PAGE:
Title: The House of Leaves
Author: Mark Z. Danielewski
Published: March 7th 2000 by Random House
It is safe to say that the house had a mind of it’s own and could somehow read into the paranoid minds of the people who dared to explore it. The more you read, the more it becomes clear that the houses changes reflected the psychology of those inside.
Johnny soon becomes obsessed with the fascinating manuscript written by Zampano, and adds his own notes as he reads and analyses, desperately wanting to finish what Zampano had started. Through his notes, we can see how Johnny’s mental state changes because of the horror that is
The Navidson Record. But was there really ever a film titled, The Navidson Record? This still puzzles me.
The book is a maze. While reading it, you will be turning it every which way. Sometimes starting from the bottom, sometimes from the side. You will even go as far as flipping your book upside down to grasp and comprehend as much as you possibly can. The format makes for a very original, unforgettable read. The style really impacts the storytelling and makes The House of Leaves realistic and frightening. It is like having the original manuscript by Zampano in your very own hands.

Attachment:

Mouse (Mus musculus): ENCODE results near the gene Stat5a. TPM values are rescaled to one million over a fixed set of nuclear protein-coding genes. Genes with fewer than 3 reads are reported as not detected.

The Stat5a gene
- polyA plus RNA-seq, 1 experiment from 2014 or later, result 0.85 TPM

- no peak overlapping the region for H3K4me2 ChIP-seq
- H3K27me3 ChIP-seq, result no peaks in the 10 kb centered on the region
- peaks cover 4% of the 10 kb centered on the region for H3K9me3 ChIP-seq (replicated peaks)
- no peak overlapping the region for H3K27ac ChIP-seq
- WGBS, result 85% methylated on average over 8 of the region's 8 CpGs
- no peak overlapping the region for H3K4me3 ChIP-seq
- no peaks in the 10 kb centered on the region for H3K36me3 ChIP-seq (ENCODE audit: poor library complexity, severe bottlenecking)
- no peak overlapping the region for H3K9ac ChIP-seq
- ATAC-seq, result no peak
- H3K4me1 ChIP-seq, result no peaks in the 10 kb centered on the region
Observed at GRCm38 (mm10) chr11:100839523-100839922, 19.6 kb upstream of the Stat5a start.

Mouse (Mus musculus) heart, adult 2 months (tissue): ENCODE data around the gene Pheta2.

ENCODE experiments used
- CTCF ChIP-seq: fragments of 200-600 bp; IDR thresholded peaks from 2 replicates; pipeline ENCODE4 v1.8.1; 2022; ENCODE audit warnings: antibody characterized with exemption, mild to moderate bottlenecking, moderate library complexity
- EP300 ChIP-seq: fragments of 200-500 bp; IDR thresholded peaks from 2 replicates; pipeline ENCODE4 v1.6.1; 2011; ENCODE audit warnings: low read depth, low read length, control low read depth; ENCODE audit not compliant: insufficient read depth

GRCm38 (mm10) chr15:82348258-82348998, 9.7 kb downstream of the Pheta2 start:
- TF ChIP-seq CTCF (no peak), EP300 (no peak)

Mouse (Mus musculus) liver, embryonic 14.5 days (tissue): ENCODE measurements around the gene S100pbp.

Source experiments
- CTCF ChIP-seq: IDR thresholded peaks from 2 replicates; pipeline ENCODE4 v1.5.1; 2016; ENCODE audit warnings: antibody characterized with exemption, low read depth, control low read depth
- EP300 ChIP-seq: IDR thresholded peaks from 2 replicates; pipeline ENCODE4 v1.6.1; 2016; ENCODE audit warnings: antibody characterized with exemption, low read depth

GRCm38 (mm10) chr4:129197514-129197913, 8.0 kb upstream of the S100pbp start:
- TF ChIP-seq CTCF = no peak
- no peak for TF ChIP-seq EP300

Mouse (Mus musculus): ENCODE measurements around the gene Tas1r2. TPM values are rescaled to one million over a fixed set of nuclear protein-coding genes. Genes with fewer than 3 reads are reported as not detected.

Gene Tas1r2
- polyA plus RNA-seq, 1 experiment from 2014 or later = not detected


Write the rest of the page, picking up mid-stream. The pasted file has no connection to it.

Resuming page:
It will mess with your mind.
It’s not so much a horror novel. Yes it scared me. It took over my life until I had finished the entire 709 pages. I couldn’t think of anything else as I sat alone in my quiet apartment, let alone sleep. However, it is much more than just horror. It has romance. It has suspense. It has mystery. It has psychology. It has almost everything and it brings readers to really participate in this story more than I believe any other book can.
Feel free to search through the forums on The House of Leaves official website if you have already read this book. I, however, had tried to do so and ended up with an even bigger headache than when I had first finished this book. I am going to give myself some time before re-reading and trying to decode this mind-blowing piece of literature.